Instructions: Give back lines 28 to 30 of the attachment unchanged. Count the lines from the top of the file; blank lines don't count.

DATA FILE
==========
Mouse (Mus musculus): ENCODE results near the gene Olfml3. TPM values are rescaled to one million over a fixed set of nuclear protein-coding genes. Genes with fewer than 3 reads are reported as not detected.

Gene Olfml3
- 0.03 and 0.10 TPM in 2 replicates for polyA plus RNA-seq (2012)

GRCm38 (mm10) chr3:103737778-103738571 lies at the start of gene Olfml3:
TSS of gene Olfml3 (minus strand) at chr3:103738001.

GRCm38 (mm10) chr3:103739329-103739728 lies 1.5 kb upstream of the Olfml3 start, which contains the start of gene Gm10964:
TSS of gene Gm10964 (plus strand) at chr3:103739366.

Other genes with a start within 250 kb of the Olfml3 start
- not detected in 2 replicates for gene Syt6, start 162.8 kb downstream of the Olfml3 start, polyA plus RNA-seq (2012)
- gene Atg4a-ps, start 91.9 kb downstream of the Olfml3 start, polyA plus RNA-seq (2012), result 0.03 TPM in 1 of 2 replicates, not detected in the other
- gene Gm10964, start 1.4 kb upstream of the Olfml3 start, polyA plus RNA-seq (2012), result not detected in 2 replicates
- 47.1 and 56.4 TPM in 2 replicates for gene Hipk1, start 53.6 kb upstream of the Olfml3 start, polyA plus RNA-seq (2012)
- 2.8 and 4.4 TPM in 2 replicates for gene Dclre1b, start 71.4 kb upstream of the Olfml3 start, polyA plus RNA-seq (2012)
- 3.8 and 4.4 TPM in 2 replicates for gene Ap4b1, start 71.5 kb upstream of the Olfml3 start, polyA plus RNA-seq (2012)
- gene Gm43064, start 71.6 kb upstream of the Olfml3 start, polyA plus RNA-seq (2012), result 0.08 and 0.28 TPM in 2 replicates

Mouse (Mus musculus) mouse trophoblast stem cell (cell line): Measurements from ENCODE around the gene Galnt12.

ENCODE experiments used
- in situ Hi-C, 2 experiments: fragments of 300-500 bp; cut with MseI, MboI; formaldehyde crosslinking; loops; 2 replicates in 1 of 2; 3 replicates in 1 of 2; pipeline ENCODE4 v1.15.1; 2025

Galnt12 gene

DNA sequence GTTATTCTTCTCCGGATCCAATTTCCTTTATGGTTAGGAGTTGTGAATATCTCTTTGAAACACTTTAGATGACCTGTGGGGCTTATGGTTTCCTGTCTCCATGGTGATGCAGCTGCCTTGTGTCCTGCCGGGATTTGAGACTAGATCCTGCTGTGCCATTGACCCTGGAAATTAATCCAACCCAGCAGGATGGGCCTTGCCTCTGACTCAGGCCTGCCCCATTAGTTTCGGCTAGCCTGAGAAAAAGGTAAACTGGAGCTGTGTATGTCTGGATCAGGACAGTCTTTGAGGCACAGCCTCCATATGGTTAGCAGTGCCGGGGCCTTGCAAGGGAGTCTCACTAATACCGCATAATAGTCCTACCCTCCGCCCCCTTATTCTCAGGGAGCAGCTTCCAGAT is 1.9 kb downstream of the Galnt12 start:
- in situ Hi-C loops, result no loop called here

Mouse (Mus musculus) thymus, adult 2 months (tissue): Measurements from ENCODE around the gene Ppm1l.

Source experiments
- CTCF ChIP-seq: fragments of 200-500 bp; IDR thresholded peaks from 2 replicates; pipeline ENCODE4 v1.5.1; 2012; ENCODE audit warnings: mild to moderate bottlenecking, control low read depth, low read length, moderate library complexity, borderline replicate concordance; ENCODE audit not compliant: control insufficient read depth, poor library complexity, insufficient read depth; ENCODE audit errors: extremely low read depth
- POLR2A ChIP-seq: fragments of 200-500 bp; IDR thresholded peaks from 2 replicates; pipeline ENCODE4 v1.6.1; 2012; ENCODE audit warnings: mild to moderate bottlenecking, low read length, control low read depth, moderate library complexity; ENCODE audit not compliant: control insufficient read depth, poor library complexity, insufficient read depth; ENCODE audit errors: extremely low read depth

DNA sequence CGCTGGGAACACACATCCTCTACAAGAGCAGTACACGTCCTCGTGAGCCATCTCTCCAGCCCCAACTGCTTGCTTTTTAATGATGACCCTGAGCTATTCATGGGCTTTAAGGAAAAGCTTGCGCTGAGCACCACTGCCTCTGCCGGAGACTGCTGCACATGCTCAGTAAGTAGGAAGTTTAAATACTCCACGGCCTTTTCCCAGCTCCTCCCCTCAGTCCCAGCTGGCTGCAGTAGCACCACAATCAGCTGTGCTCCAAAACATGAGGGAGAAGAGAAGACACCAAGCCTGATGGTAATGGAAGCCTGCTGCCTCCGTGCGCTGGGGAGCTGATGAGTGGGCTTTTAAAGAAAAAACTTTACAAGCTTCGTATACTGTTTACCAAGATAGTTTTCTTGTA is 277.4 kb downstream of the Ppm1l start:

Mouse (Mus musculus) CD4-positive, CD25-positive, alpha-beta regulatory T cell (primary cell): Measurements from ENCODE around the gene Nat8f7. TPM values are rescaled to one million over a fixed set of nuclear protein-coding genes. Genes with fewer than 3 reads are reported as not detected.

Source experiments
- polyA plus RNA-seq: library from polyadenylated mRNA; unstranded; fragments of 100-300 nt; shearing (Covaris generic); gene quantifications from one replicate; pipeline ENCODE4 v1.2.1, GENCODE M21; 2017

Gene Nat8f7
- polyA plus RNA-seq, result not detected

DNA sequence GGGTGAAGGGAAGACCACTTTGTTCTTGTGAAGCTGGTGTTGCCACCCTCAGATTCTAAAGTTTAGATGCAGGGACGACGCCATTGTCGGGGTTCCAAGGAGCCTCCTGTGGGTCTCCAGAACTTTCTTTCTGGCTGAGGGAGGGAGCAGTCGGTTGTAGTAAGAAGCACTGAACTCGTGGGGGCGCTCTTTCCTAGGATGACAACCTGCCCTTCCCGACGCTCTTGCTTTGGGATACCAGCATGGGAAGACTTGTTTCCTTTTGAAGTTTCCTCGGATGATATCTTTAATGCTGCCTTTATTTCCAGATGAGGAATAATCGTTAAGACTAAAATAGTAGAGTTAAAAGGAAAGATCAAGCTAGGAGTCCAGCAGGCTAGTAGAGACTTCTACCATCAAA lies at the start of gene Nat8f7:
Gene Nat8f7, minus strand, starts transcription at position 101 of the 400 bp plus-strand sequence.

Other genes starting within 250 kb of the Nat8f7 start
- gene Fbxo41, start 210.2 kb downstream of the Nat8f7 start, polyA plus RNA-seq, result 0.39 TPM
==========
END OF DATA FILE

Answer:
Source experiments
- polyA plus RNA-seq: library from polyadenylated mRNA; unstranded; fragments of 100-300 nt; shearing (Covaris generic); gene quantifications from one replicate; pipeline ENCODE4 v1.2.1, GENCODE M21; 2017

Gene Nat8f7